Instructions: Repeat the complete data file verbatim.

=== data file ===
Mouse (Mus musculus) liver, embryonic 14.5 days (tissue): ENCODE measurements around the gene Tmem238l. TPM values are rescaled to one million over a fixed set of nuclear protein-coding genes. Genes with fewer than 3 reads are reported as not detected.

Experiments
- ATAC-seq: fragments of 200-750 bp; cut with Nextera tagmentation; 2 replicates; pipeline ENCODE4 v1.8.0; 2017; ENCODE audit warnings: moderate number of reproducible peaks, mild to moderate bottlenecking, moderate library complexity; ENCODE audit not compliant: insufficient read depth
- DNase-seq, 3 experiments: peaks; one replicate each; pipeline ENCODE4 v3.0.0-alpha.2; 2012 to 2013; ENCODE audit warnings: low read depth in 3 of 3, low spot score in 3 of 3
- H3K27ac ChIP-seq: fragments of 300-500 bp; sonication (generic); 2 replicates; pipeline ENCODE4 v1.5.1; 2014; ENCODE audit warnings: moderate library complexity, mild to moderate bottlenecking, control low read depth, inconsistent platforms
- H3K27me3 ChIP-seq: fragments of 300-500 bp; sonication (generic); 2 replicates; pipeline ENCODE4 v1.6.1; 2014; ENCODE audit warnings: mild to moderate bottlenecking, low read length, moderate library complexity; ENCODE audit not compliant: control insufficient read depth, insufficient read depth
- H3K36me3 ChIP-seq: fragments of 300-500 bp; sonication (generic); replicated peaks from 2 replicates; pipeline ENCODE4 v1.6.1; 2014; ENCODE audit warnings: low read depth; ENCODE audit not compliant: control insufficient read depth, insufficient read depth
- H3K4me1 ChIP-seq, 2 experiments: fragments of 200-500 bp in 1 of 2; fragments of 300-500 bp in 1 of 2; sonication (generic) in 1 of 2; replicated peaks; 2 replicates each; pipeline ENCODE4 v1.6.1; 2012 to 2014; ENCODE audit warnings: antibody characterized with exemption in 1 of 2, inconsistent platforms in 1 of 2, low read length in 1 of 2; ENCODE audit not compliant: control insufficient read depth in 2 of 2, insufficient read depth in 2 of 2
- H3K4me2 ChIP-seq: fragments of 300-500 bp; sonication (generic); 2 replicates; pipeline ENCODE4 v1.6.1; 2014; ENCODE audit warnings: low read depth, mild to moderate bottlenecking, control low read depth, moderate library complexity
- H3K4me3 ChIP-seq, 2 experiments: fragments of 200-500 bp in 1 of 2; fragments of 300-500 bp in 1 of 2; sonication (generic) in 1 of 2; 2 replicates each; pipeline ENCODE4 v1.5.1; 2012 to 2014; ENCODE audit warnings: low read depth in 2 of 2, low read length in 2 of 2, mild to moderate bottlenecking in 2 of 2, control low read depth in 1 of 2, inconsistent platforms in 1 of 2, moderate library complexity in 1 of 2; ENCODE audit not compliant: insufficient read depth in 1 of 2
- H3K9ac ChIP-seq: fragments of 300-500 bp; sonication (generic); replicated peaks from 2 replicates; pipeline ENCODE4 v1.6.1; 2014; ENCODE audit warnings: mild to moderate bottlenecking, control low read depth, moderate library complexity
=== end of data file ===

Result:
Mouse (Mus musculus) liver, embryonic 14.5 days (tissue): ENCODE measurements around the gene Tmem238l. TPM values are rescaled to one million over a fixed set of nuclear protein-coding genes. Genes with fewer than 3 reads are reported as not detected.

Experiments
- ATAC-seq: fragments of 200-750 bp; cut with Nextera tagmentation; 2 replicates; pipeline ENCODE4 v1.8.0; 2017; ENCODE audit warnings: moderate number of reproducible peaks, mild to moderate bottlenecking, moderate library complexity; ENCODE audit not compliant: insufficient read depth
- DNase-seq, 3 experiments: peaks; one replicate each; pipeline ENCODE4 v3.0.0-alpha.2; 2012 to 2013; ENCODE audit warnings: low read depth in 3 of 3, low spot score in 3 of 3
- H3K27ac ChIP-seq: fragments of 300-500 bp; sonication (generic); 2 replicates; pipeline ENCODE4 v1.5.1; 2014; ENCODE audit warnings: moderate library complexity, mild to moderate bottlenecking, control low read depth, inconsistent platforms
- H3K27me3 ChIP-seq: fragments of 300-500 bp; sonication (generic); 2 replicates; pipeline ENCODE4 v1.6.1; 2014; ENCODE audit warnings: mild to moderate bottlenecking, low read length, moderate library complexity; ENCODE audit not compliant: control insufficient read depth, insufficient read depth
- H3K36me3 ChIP-seq: fragments of 300-500 bp; sonication (generic); replicated peaks from 2 replicates; pipeline ENCODE4 v1.6.1; 2014; ENCODE audit warnings: low read depth; ENCODE audit not compliant: control insufficient read depth, insufficient read depth
- H3K4me1 ChIP-seq, 2 experiments: fragments of 200-500 bp in 1 of 2; fragments of 300-500 bp in 1 of 2; sonication (generic) in 1 of 2; replicated peaks; 2 replicates each; pipeline ENCODE4 v1.6.1; 2012 to 2014; ENCODE audit warnings: antibody characterized with exemption in 1 of 2, inconsistent platforms in 1 of 2, low read length in 1 of 2; ENCODE audit not compliant: control insufficient read depth in 2 of 2, insufficient read depth in 2 of 2
- H3K4me2 ChIP-seq: fragments of 300-500 bp; sonication (generic); 2 replicates; pipeline ENCODE4 v1.6.1; 2014; ENCODE audit warnings: low read depth, mild to moderate bottlenecking, control low read depth, moderate library complexity
- H3K4me3 ChIP-seq, 2 experiments: fragments of 200-500 bp in 1 of 2; fragments of 300-500 bp in 1 of 2; sonication (generic) in 1 of 2; 2 replicates each; pipeline ENCODE4 v1.5.1; 2012 to 2014; ENCODE audit warnings: low read depth in 2 of 2, low read length in 2 of 2, mild to moderate bottlenecking in 2 of 2, control low read depth in 1 of 2, inconsistent platforms in 1 of 2, moderate library complexity in 1 of 2; ENCODE audit not compliant: insufficient read depth in 1 of 2
- H3K9ac ChIP-seq: fragments of 300-500 bp; sonication (generic); replicated peaks from 2 replicates; pipeline ENCODE4 v1.6.1; 2014; ENCODE audit warnings: mild to moderate bottlenecking, control low read depth, moderate library complexity